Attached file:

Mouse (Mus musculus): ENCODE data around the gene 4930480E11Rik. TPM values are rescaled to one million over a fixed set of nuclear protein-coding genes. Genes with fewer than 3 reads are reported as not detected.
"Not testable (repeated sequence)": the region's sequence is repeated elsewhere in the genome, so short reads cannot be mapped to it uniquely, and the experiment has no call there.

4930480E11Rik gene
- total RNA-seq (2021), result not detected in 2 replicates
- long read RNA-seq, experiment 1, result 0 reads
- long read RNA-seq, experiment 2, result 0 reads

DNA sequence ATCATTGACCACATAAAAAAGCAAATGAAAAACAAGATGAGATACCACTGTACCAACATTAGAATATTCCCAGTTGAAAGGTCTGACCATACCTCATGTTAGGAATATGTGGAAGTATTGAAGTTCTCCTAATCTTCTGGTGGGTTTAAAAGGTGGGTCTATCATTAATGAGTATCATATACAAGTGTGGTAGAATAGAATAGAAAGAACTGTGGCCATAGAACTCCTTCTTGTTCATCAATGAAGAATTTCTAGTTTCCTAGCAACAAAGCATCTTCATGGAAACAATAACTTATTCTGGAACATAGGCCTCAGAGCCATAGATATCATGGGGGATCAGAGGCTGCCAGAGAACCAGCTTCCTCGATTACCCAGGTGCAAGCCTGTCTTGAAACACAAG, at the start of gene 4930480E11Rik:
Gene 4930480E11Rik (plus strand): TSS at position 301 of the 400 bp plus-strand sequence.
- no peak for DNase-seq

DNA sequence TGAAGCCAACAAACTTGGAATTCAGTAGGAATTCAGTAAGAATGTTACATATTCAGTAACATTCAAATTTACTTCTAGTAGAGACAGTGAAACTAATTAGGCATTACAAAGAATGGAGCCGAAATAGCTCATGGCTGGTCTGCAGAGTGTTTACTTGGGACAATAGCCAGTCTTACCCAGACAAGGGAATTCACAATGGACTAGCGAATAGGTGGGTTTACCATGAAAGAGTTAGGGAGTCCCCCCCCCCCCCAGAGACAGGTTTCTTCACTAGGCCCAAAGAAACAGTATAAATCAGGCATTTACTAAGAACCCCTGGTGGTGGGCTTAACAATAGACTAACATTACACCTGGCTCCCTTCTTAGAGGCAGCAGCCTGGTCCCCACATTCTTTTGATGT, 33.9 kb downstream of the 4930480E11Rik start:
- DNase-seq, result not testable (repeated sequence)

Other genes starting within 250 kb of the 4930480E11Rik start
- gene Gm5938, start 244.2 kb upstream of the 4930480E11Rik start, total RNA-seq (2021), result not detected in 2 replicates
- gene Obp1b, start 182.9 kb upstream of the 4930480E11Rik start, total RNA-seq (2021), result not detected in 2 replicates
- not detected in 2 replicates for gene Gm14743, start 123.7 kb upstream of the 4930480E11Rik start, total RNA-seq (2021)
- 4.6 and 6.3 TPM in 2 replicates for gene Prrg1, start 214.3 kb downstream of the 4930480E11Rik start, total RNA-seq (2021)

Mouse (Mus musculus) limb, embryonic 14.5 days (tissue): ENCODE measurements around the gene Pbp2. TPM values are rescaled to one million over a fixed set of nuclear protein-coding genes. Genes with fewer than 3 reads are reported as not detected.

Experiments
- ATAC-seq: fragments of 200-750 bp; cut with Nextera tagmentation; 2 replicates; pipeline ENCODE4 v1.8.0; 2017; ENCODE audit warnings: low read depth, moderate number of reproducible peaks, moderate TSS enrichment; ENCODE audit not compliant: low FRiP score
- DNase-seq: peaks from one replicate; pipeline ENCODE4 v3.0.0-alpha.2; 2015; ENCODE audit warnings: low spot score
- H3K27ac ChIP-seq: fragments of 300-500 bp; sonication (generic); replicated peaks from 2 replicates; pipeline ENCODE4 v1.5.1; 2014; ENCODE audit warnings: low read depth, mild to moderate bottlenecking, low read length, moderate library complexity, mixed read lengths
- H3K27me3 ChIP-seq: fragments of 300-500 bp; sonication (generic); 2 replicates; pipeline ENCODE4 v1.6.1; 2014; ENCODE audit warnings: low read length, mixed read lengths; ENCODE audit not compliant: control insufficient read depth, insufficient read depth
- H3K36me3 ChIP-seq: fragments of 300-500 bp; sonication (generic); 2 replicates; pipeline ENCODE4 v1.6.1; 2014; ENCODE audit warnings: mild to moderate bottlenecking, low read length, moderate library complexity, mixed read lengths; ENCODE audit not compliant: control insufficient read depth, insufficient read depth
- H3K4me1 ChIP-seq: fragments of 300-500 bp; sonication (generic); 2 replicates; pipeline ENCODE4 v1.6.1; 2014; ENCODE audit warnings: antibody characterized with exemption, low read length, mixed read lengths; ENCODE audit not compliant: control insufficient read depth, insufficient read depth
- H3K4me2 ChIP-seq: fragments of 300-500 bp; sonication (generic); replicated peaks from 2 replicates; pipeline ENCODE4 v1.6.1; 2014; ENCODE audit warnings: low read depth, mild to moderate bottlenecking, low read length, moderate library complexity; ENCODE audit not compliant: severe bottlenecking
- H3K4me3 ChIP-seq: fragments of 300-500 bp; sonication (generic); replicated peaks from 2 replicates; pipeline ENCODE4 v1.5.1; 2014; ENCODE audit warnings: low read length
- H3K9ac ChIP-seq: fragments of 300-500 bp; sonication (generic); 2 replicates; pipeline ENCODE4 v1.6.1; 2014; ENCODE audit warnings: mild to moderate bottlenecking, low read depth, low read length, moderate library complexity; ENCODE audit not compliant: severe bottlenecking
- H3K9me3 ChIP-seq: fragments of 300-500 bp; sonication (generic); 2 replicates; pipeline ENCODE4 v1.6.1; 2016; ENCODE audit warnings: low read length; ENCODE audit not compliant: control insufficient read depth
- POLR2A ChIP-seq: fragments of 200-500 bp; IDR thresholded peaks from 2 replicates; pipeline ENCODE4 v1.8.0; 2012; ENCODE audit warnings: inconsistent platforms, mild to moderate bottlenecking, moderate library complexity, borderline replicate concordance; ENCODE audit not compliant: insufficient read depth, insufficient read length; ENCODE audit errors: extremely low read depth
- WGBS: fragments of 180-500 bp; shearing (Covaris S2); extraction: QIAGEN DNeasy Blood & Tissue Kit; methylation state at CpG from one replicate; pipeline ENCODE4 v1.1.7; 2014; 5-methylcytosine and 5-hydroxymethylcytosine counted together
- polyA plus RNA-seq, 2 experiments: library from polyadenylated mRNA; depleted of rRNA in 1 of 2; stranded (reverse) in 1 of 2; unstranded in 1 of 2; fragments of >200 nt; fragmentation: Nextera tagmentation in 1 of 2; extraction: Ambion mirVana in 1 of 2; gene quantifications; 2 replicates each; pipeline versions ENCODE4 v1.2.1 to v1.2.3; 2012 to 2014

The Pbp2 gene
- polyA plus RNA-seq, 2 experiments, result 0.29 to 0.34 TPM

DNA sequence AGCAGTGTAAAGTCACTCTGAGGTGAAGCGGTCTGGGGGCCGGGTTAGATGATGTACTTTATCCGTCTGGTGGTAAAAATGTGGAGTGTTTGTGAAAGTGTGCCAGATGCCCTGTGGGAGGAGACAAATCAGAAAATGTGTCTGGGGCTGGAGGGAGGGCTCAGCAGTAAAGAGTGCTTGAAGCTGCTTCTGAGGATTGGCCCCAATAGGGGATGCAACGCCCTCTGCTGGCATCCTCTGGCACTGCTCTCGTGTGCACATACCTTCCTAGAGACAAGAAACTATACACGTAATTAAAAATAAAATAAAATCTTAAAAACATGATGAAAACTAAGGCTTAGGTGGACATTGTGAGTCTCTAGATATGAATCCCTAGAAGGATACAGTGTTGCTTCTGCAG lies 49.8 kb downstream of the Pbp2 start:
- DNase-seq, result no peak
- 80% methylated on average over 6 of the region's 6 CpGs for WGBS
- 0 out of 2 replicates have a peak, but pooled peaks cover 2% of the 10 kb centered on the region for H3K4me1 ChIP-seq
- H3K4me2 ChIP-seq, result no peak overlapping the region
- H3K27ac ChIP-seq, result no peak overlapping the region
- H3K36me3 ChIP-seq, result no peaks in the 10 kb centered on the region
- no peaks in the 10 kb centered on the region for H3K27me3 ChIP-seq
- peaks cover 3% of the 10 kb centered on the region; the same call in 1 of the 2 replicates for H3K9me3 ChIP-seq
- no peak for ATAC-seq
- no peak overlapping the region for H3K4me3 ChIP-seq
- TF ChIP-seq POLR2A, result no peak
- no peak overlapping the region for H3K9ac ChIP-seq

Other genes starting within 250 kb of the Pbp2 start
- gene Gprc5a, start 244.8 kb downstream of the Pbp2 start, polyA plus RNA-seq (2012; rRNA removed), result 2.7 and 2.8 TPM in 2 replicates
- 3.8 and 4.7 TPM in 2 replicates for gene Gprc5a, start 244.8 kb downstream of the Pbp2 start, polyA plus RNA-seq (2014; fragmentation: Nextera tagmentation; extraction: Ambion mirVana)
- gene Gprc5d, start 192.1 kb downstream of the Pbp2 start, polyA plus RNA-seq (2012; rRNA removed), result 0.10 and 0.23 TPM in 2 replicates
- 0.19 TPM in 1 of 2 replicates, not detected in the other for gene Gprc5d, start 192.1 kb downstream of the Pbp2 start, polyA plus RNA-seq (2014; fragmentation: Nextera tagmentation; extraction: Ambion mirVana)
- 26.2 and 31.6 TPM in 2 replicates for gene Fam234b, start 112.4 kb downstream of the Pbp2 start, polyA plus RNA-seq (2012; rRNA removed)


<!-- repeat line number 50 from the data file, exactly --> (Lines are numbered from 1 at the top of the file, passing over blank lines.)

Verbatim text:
- gene Gprc5d, start 192.1 kb downstream of the Pbp2 start, polyA plus RNA-seq (2012; rRNA removed), result 0.10 and 0.23 TPM in 2 replicates